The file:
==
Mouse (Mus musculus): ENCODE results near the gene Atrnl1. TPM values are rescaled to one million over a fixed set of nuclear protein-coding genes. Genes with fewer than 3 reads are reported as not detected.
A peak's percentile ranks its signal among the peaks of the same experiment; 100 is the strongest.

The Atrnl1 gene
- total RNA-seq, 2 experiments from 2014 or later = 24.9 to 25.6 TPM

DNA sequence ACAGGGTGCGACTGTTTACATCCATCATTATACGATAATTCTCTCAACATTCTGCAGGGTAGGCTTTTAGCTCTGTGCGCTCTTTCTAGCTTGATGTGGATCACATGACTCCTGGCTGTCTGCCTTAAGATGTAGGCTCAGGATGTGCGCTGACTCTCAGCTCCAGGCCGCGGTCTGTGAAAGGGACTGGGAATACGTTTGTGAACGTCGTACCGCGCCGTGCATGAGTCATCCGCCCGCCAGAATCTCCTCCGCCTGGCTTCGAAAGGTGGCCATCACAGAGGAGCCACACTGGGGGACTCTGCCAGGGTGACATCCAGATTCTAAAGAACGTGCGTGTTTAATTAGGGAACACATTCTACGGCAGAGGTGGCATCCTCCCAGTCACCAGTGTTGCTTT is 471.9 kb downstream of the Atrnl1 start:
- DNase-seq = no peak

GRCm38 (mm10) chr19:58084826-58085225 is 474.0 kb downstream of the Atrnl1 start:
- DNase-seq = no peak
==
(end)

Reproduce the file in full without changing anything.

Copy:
Mouse (Mus musculus): ENCODE results near the gene Atrnl1. TPM values are rescaled to one million over a fixed set of nuclear protein-coding genes. Genes with fewer than 3 reads are reported as not detected.
A peak's percentile ranks its signal among the peaks of the same experiment; 100 is the strongest.

The Atrnl1 gene
- total RNA-seq, 2 experiments from 2014 or later = 24.9 to 25.6 TPM

DNA sequence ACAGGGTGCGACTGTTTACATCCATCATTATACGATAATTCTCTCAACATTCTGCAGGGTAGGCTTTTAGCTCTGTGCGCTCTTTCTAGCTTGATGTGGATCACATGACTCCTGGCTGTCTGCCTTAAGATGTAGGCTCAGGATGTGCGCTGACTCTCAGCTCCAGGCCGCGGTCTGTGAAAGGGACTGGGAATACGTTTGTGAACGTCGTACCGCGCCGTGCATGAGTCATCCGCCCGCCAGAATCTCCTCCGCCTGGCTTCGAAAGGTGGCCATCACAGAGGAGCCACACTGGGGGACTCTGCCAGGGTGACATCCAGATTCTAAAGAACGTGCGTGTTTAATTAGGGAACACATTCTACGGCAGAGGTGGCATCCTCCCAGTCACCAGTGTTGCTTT is 471.9 kb downstream of the Atrnl1 start:
- DNase-seq = no peak

GRCm38 (mm10) chr19:58084826-58085225 is 474.0 kb downstream of the Atrnl1 start:
- DNase-seq = no peak